FRIDAY FIVE: What we can learn from the ‘Fabulous Fashionistas’

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I’VE already decided what I’m going to wear if I live to be a ripe ol’ age.

I’m going to wear ballgowns and over the top frocks alongside lots of faux fur and huge sparkly jewellery. Yes folks, I’ve already got my future wardrobe for when I’m an old lady, well and truly planned out.

So this week, when I watched the brilliant C4 documentary Fabulous Fashionistas, I was smiling with total and utter joy.

In case you missed it, the documentary features six women, all with a love for fashion and life. Not so remarkable you might think, until you realise that this extraordinary group of women have an average age of 80.

If you missed it, I urge you to make some time this weekend and go and find it on catch up TV. Seriously, you’re in for such a treat.

To show my respect for this inspiring group of women, today’s post is dedicated to them. Here are five things we could all learn from the ‘Fabulous Fashionistas‘.

Be fearless with fashion

Have you ever left an item of clothing you loved behind in a store, because you were afraid of it being a bit too wacky, a bit too colourful or just not ‘you’?

Whilst it’s great to find our own personal style and stay true to it, sometimes it also pays to be bold and to try something different. Dressing up is supposed to be fun, indeed fashion is supposed to be fun, so if rooting through your wardrobe leaves you feeling bleurgh and anything less than joyful then perhaps it’s time to get a little fearless and introduce something fun into your closet.

Dig out those sequinned hot pants, buy that over the top jacket, splurge on that incredible necklace which speaks to you every time you see it and go and wear them.

Be inspired by the fashionistas and do as they do. Dress for you and you only and get totally fearless with fashion.

Get comfortable in your own skin

All of the women in the documentary have their own unique style but what I loved more than anything, isn’t how they wear their clothes but how they embrace their individuality. For all of these women seem totally comfortable in their own skin.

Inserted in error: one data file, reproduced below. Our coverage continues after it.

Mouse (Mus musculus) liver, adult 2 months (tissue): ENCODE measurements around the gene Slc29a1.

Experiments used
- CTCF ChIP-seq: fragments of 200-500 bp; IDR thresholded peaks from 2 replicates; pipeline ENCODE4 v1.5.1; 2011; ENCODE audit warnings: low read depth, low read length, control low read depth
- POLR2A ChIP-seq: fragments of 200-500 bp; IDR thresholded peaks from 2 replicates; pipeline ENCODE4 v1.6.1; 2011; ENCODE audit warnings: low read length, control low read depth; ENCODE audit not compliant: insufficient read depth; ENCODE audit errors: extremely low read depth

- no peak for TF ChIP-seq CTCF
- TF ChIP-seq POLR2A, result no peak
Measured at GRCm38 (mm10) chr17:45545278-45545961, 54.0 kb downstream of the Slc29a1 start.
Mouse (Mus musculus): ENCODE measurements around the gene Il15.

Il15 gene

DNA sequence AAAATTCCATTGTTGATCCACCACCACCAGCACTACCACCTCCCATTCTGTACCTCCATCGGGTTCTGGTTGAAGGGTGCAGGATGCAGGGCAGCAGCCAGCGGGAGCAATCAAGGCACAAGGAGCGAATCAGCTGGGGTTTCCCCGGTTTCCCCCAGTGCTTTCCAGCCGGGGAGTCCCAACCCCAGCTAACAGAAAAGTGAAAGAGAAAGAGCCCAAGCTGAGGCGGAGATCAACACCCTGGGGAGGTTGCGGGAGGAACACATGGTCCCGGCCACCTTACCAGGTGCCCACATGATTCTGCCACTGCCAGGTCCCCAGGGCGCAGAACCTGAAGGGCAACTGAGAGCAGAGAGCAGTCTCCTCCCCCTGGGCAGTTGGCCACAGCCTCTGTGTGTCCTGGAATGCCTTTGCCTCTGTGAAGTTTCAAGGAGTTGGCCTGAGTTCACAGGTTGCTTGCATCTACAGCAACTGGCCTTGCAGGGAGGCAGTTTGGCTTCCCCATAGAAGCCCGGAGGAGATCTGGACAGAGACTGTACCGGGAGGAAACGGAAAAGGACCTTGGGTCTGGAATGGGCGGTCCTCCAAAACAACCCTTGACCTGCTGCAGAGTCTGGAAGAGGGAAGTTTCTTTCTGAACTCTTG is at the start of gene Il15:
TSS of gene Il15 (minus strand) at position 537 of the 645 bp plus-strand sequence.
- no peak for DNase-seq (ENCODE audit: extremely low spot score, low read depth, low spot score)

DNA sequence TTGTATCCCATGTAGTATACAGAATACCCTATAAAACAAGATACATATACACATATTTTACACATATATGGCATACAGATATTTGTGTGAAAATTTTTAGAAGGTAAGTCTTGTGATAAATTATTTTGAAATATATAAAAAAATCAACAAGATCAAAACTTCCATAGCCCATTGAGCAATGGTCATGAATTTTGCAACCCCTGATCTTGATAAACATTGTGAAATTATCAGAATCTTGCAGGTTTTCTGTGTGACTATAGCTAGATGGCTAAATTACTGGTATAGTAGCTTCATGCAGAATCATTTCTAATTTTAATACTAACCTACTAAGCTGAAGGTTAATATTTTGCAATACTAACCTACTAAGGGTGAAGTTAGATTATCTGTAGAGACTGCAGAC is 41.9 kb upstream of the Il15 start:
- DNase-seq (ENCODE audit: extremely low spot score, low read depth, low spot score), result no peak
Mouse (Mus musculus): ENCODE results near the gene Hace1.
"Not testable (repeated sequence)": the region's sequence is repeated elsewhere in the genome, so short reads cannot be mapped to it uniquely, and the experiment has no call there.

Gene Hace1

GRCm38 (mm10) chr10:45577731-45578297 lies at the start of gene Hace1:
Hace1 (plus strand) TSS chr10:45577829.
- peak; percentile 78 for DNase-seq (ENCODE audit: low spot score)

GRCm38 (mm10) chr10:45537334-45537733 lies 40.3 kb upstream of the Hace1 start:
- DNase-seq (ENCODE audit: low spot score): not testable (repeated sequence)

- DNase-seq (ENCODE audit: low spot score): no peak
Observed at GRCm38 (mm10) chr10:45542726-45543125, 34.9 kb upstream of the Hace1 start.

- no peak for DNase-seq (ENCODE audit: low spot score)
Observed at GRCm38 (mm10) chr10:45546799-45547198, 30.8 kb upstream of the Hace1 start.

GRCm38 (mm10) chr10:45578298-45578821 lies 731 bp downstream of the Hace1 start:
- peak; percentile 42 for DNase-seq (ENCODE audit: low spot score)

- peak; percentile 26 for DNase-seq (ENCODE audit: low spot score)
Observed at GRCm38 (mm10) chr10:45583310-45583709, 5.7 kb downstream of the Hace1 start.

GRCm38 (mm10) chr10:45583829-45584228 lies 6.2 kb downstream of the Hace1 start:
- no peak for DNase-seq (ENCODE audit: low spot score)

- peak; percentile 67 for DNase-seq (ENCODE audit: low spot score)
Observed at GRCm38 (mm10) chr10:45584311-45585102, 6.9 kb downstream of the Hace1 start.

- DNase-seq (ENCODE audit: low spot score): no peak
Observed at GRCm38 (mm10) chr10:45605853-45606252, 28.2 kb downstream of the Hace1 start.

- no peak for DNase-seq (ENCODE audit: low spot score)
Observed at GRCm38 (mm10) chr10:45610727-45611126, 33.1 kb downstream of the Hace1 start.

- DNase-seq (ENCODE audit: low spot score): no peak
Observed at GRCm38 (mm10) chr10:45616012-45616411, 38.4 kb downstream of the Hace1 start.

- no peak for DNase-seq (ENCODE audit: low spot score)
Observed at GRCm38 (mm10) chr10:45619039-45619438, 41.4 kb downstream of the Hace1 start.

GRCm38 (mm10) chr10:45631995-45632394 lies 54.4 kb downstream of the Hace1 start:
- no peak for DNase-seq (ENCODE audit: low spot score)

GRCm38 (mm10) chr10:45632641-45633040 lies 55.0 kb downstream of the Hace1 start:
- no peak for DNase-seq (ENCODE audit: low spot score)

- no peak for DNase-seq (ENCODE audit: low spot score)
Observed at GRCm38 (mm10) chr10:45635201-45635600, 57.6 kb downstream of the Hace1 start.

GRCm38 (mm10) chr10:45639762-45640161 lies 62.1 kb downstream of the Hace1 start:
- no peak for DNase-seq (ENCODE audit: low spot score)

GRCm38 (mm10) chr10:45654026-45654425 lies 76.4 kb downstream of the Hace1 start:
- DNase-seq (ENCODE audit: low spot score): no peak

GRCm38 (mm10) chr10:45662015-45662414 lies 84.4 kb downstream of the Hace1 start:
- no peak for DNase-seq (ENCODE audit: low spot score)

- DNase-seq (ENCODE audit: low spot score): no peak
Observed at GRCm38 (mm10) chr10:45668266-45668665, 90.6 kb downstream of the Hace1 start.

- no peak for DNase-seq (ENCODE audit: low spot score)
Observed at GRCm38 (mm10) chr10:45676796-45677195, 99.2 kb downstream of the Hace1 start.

They own their bodies, they own their looks and don’t give (to quote) “two hoots” about what anyone else thinks about them. They are proud of their wrinkles, their grey skin, their less than taut skin and because of this, they look and feel AMAZING.

These women are totally, unashamedly themselves and because of this their beauty is ageless. A lesson for us all right here.

Look after your body

The women in this show have great respect for their bodies. They exercise, they do daily stretches, they appreciate their bodies and crucially, they value them greatly.

I watched them with total admiration as I shamefully realised that I can’t actually remember the last time I did any exercise (besides walking a lot) or made some space in my diary to show my body a little bit of love.

So if like me, you’re not very good at treating your body like it’s a temple, perhaps it’s time to make a start.

If you’re not happy with yourself, change

What was wonderfully refreshing about the women in the documentary was the fact that they had adapted and changed over the years. One or two of them, you could even say, had totally transformed who they were, as well as how they looked.

It was a powerful reminder that it is never too late to reinvent yourself, to start again, to start afresh. So whether you feel like changing your look, starting a new career or just getting a new haircut, do it today.

Let yourself grow, develop and flourish. The world wants and needs you to.

Love life

All of the women in the show had one overriding thing in common. They all absolutely LOVED life.

They all showed a determination to keep going, to enjoy it as much as possible, to push themselves, to look for new challenges, to embrace life and what it offered them. Seriously, how many of us can say the same?

It’s too easy to take life for granted especially when modern day life is just so damn busy, but as the beautiful Daphne said in the documentary, we only get one shot at it.